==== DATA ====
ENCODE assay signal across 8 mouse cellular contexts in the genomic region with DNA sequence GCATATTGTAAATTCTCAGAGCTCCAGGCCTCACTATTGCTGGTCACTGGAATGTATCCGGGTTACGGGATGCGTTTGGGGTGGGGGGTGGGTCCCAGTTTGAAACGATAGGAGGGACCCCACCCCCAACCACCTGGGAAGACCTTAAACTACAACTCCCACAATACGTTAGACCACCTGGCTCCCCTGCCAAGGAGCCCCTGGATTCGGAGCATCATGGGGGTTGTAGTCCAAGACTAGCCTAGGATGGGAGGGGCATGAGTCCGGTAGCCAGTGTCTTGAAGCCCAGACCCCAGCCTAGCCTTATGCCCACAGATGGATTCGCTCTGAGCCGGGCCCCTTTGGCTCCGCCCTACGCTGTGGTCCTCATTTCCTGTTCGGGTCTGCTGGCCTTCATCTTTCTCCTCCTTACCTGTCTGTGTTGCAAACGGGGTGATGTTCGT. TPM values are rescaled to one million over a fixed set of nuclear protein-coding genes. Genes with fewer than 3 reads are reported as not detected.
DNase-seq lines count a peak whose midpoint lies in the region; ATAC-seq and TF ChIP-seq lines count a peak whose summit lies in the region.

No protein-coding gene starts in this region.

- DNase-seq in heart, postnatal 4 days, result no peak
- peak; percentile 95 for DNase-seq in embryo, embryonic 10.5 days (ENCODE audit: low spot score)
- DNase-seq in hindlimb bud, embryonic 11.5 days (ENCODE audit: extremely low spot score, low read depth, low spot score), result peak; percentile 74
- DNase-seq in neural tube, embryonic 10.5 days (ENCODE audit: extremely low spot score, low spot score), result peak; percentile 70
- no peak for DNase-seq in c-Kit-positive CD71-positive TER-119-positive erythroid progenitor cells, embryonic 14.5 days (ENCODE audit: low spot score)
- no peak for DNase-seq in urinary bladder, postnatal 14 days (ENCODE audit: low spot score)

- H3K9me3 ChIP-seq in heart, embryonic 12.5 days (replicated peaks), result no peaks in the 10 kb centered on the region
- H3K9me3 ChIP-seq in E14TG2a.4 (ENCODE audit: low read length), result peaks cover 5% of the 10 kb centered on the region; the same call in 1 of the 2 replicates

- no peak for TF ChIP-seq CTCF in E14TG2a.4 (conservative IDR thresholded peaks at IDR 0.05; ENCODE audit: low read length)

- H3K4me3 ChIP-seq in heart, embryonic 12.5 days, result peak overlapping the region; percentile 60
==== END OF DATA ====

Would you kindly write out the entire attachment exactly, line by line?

ENCODE assay signal across 8 mouse cellular contexts in the genomic region with DNA sequence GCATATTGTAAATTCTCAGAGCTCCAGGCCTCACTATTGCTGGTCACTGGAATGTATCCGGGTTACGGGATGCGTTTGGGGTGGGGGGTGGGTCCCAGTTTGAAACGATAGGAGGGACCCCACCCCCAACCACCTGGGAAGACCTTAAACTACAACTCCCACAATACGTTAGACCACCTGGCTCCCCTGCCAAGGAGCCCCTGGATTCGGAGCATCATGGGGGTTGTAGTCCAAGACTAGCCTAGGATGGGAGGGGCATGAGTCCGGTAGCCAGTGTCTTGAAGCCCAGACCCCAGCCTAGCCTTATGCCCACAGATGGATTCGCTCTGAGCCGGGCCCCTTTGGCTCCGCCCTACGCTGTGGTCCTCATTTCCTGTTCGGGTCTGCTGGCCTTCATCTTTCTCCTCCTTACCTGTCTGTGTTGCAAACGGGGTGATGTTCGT. TPM values are rescaled to one million over a fixed set of nuclear protein-coding genes. Genes with fewer than 3 reads are reported as not detected.
DNase-seq lines count a peak whose midpoint lies in the region; ATAC-seq and TF ChIP-seq lines count a peak whose summit lies in the region.

No protein-coding gene starts in this region.

- DNase-seq in heart, postnatal 4 days, result no peak
- peak; percentile 95 for DNase-seq in embryo, embryonic 10.5 days (ENCODE audit: low spot score)
- DNase-seq in hindlimb bud, embryonic 11.5 days (ENCODE audit: extremely low spot score, low read depth, low spot score), result peak; percentile 74
- DNase-seq in neural tube, embryonic 10.5 days (ENCODE audit: extremely low spot score, low spot score), result peak; percentile 70
- no peak for DNase-seq in c-Kit-positive CD71-positive TER-119-positive erythroid progenitor cells, embryonic 14.5 days (ENCODE audit: low spot score)
- no peak for DNase-seq in urinary bladder, postnatal 14 days (ENCODE audit: low spot score)

- H3K9me3 ChIP-seq in heart, embryonic 12.5 days (replicated peaks), result no peaks in the 10 kb centered on the region
- H3K9me3 ChIP-seq in E14TG2a.4 (ENCODE audit: low read length), result peaks cover 5% of the 10 kb centered on the region; the same call in 1 of the 2 replicates

- no peak for TF ChIP-seq CTCF in E14TG2a.4 (conservative IDR thresholded peaks at IDR 0.05; ENCODE audit: low read length)

- H3K4me3 ChIP-seq in heart, embryonic 12.5 days, result peak overlapping the region; percentile 60